What are Essential oils?

An essential oil is a concentrated hydrophobic liquid containing volatile aroma compounds from plants. The term essential used here does not mean indispensable as with the terms essential amino acid or essential fatty acid which are so called since they are nutritionally required by a given living organism.
Essential oils are generally extracted by distillation, often by using steam. Other processes include expression, solvent extraction, absolute oil extraction, resin tapping, and cold pressing. They are used in perfumes, cosmetics, soaps and other products, for flavoring food and drink, and for adding scents to incense and household cleaning products.
Essential oils have been used medicinally in history. Medical applications proposed by those who sell medicinal oils range from skin treatments to remedies for cancer and often are based solely on historical accounts of use of essential oils for these purposes. Claims for the efficacy of medical treatments, and treatment of cancers in particular, are now subject to regulation in most countries.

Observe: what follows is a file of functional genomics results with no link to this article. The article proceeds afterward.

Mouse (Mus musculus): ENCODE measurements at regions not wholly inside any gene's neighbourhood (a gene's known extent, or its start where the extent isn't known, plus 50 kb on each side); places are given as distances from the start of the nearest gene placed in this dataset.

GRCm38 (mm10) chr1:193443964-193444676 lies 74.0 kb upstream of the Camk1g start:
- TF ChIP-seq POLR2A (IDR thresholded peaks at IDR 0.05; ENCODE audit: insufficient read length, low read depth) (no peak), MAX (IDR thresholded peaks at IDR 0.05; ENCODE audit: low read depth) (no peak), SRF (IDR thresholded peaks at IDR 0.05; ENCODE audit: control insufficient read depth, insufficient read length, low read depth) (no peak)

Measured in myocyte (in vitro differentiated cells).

As the use of essential oils has declined in evidence-based medicine, one must consult older textbooks for much information on their use.Modern works are less inclined to generalize; rather than refer to "essential oils" as a class at all, they prefer to discuss specific compounds, such as methyl salicylate, rather than "oil of wintergreen".